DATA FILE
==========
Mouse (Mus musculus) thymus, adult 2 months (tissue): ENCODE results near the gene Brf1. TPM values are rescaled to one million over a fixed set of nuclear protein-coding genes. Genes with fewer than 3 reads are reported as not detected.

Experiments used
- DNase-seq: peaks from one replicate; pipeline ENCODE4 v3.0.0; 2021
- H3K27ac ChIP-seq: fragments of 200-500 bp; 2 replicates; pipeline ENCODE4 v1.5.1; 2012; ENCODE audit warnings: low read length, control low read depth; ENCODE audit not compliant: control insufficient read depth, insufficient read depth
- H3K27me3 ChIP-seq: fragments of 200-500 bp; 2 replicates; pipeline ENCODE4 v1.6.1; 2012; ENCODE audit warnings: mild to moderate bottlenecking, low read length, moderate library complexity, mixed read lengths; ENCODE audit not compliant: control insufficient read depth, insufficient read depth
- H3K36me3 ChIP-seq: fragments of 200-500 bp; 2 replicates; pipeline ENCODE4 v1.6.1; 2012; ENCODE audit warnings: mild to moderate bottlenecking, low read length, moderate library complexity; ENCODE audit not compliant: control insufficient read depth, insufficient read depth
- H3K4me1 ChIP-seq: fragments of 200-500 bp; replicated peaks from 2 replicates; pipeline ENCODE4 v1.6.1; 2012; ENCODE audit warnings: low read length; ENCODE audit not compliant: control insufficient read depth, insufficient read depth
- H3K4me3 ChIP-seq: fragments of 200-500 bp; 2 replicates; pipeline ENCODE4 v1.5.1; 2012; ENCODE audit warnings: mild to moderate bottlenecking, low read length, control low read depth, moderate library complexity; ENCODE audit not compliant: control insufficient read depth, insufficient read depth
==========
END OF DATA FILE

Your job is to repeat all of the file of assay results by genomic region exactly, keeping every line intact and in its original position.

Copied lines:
Mouse (Mus musculus) thymus, adult 2 months (tissue): ENCODE results near the gene Brf1. TPM values are rescaled to one million over a fixed set of nuclear protein-coding genes. Genes with fewer than 3 reads are reported as not detected.

Experiments used
- DNase-seq: peaks from one replicate; pipeline ENCODE4 v3.0.0; 2021
- H3K27ac ChIP-seq: fragments of 200-500 bp; 2 replicates; pipeline ENCODE4 v1.5.1; 2012; ENCODE audit warnings: low read length, control low read depth; ENCODE audit not compliant: control insufficient read depth, insufficient read depth
- H3K27me3 ChIP-seq: fragments of 200-500 bp; 2 replicates; pipeline ENCODE4 v1.6.1; 2012; ENCODE audit warnings: mild to moderate bottlenecking, low read length, moderate library complexity, mixed read lengths; ENCODE audit not compliant: control insufficient read depth, insufficient read depth
- H3K36me3 ChIP-seq: fragments of 200-500 bp; 2 replicates; pipeline ENCODE4 v1.6.1; 2012; ENCODE audit warnings: mild to moderate bottlenecking, low read length, moderate library complexity; ENCODE audit not compliant: control insufficient read depth, insufficient read depth
- H3K4me1 ChIP-seq: fragments of 200-500 bp; replicated peaks from 2 replicates; pipeline ENCODE4 v1.6.1; 2012; ENCODE audit warnings: low read length; ENCODE audit not compliant: control insufficient read depth, insufficient read depth
- H3K4me3 ChIP-seq: fragments of 200-500 bp; 2 replicates; pipeline ENCODE4 v1.5.1; 2012; ENCODE audit warnings: mild to moderate bottlenecking, low read length, control low read depth, moderate library complexity; ENCODE audit not compliant: control insufficient read depth, insufficient read depth